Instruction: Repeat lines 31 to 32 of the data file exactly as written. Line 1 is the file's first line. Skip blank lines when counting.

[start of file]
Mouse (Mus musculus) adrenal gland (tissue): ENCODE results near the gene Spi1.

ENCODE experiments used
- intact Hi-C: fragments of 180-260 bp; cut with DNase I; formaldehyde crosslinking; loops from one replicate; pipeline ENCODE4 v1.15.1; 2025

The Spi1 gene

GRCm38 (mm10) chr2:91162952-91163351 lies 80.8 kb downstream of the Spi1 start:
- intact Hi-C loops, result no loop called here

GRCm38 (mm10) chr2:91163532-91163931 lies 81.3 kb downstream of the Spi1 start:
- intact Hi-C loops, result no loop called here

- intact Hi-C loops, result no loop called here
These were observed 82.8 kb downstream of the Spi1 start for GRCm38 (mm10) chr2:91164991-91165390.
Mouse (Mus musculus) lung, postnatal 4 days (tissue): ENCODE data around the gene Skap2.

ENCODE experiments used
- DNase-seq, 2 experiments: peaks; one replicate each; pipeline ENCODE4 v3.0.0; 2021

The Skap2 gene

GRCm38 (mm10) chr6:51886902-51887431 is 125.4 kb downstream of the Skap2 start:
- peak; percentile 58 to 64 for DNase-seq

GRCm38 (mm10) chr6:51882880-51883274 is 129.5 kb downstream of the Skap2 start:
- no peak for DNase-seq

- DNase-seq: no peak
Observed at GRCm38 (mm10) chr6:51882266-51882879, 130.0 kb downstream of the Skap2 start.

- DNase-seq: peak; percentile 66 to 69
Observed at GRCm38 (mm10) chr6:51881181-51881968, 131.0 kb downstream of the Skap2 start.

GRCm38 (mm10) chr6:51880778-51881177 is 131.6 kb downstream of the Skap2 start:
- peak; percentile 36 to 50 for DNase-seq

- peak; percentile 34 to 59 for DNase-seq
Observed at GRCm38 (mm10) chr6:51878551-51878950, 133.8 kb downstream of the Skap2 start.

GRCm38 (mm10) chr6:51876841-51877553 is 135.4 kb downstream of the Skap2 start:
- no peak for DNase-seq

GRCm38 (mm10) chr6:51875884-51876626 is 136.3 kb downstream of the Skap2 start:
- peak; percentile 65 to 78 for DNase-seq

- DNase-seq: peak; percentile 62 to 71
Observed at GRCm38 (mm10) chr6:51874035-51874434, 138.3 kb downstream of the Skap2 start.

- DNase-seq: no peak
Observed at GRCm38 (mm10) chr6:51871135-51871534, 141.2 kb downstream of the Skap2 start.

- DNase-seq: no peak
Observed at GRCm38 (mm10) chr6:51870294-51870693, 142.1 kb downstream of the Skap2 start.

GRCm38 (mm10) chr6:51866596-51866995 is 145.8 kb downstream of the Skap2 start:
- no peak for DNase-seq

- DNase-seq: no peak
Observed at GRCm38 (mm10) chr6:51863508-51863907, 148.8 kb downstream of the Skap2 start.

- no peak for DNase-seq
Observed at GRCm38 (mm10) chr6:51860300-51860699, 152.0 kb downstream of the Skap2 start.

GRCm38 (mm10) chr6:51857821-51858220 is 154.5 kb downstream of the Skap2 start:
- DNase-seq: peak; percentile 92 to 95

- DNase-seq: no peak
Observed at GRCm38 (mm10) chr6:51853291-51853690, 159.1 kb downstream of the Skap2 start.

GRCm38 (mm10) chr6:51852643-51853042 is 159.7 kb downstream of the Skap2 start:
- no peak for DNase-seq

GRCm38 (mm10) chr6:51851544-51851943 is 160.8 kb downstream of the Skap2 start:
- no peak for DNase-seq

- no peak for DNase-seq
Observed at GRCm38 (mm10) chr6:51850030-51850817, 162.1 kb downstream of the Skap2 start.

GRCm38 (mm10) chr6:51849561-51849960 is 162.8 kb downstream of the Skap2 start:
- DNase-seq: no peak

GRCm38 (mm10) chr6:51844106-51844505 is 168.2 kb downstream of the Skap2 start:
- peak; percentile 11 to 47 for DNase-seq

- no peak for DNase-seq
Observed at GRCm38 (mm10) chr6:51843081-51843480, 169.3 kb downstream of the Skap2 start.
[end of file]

- DNase-seq: peak; percentile 62 to 71
Observed at GRCm38 (mm10) chr6:51874035-51874434, 138.3 kb downstream of the Skap2 start.